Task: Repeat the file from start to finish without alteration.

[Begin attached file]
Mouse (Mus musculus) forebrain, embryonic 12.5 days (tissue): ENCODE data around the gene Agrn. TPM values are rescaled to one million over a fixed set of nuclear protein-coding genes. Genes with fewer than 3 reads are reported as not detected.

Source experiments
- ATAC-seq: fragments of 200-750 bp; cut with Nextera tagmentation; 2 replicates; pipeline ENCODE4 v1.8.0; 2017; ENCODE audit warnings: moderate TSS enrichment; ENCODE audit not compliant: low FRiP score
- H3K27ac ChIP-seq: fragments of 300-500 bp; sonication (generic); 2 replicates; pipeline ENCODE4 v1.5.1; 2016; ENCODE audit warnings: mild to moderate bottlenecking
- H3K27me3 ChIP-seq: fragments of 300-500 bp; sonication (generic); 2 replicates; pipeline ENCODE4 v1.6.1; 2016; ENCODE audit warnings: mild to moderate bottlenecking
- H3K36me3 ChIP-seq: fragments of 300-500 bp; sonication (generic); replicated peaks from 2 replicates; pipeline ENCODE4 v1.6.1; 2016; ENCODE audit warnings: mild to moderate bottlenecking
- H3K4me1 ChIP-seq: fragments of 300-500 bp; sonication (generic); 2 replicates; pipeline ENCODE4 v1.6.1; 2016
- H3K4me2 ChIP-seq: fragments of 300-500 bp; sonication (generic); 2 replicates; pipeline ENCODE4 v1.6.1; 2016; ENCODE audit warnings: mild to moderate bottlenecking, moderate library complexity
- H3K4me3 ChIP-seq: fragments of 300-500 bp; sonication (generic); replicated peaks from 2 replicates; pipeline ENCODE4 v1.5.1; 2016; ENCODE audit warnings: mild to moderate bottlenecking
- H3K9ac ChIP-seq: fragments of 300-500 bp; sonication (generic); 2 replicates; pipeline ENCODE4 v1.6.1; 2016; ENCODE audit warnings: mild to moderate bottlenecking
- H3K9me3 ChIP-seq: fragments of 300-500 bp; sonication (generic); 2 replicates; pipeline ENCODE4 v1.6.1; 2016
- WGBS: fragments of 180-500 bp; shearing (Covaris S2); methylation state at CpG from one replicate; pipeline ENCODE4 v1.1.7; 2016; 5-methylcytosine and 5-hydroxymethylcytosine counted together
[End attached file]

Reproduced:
Mouse (Mus musculus) forebrain, embryonic 12.5 days (tissue): ENCODE data around the gene Agrn. TPM values are rescaled to one million over a fixed set of nuclear protein-coding genes. Genes with fewer than 3 reads are reported as not detected.

Source experiments
- ATAC-seq: fragments of 200-750 bp; cut with Nextera tagmentation; 2 replicates; pipeline ENCODE4 v1.8.0; 2017; ENCODE audit warnings: moderate TSS enrichment; ENCODE audit not compliant: low FRiP score
- H3K27ac ChIP-seq: fragments of 300-500 bp; sonication (generic); 2 replicates; pipeline ENCODE4 v1.5.1; 2016; ENCODE audit warnings: mild to moderate bottlenecking
- H3K27me3 ChIP-seq: fragments of 300-500 bp; sonication (generic); 2 replicates; pipeline ENCODE4 v1.6.1; 2016; ENCODE audit warnings: mild to moderate bottlenecking
- H3K36me3 ChIP-seq: fragments of 300-500 bp; sonication (generic); replicated peaks from 2 replicates; pipeline ENCODE4 v1.6.1; 2016; ENCODE audit warnings: mild to moderate bottlenecking
- H3K4me1 ChIP-seq: fragments of 300-500 bp; sonication (generic); 2 replicates; pipeline ENCODE4 v1.6.1; 2016
- H3K4me2 ChIP-seq: fragments of 300-500 bp; sonication (generic); 2 replicates; pipeline ENCODE4 v1.6.1; 2016; ENCODE audit warnings: mild to moderate bottlenecking, moderate library complexity
- H3K4me3 ChIP-seq: fragments of 300-500 bp; sonication (generic); replicated peaks from 2 replicates; pipeline ENCODE4 v1.5.1; 2016; ENCODE audit warnings: mild to moderate bottlenecking
- H3K9ac ChIP-seq: fragments of 300-500 bp; sonication (generic); 2 replicates; pipeline ENCODE4 v1.6.1; 2016; ENCODE audit warnings: mild to moderate bottlenecking
- H3K9me3 ChIP-seq: fragments of 300-500 bp; sonication (generic); 2 replicates; pipeline ENCODE4 v1.6.1; 2016
- WGBS: fragments of 180-500 bp; shearing (Covaris S2); methylation state at CpG from one replicate; pipeline ENCODE4 v1.1.7; 2016; 5-methylcytosine and 5-hydroxymethylcytosine counted together